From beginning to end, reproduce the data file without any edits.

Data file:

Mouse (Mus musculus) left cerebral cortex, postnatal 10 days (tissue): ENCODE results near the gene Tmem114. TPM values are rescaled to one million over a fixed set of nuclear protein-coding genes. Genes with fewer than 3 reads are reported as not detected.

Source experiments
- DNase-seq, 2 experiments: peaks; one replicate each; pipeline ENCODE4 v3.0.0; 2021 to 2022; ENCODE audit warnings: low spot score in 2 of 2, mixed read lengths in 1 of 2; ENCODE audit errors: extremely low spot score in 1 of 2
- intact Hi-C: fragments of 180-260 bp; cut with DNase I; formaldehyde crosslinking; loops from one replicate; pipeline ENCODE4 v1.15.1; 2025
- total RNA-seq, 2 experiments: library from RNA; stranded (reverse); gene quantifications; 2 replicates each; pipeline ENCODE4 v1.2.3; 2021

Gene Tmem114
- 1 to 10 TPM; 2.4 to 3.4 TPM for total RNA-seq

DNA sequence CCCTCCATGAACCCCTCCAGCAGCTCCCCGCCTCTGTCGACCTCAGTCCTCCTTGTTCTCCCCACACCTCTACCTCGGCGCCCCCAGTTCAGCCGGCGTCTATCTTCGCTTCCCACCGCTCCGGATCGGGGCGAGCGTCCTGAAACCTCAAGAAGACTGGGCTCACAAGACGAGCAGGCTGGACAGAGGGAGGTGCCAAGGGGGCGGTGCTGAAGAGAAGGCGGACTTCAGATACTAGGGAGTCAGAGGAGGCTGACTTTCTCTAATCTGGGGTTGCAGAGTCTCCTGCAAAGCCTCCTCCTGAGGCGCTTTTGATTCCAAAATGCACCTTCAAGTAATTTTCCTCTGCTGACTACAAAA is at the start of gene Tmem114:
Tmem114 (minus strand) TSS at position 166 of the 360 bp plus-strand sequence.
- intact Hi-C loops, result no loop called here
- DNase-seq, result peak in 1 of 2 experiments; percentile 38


Mouse (Mus musculus) left cerebral cortex, postnatal 10 days (tissue): ENCODE results near the gene Tmem114. TPM values are rescaled to one million over a fixed set of nuclear protein-coding genes. Genes with fewer than 3 reads are reported as not detected.

Source experiments
- DNase-seq, 2 experiments: peaks; one replicate each; pipeline ENCODE4 v3.0.0; 2021 to 2022; ENCODE audit warnings: low spot score in 2 of 2, mixed read lengths in 1 of 2; ENCODE audit errors: extremely low spot score in 1 of 2
- intact Hi-C: fragments of 180-260 bp; cut with DNase I; formaldehyde crosslinking; loops from one replicate; pipeline ENCODE4 v1.15.1; 2025
- total RNA-seq, 2 experiments: library from RNA; stranded (reverse); gene quantifications; 2 replicates each; pipeline ENCODE4 v1.2.3; 2021

Gene Tmem114
- 1 to 10 TPM; 2.4 to 3.4 TPM for total RNA-seq

DNA sequence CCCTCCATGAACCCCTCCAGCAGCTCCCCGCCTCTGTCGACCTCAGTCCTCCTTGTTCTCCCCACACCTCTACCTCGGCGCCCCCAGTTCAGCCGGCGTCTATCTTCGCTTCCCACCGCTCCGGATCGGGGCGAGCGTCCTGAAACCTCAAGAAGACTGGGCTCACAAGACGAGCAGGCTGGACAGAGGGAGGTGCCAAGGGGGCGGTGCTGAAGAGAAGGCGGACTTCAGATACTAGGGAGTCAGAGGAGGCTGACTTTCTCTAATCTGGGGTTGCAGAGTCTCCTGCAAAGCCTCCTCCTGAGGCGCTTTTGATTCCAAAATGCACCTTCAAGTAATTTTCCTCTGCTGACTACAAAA is at the start of gene Tmem114:
Tmem114 (minus strand) TSS at position 166 of the 360 bp plus-strand sequence.
- intact Hi-C loops, result no loop called here
- DNase-seq, result peak in 1 of 2 experiments; percentile 38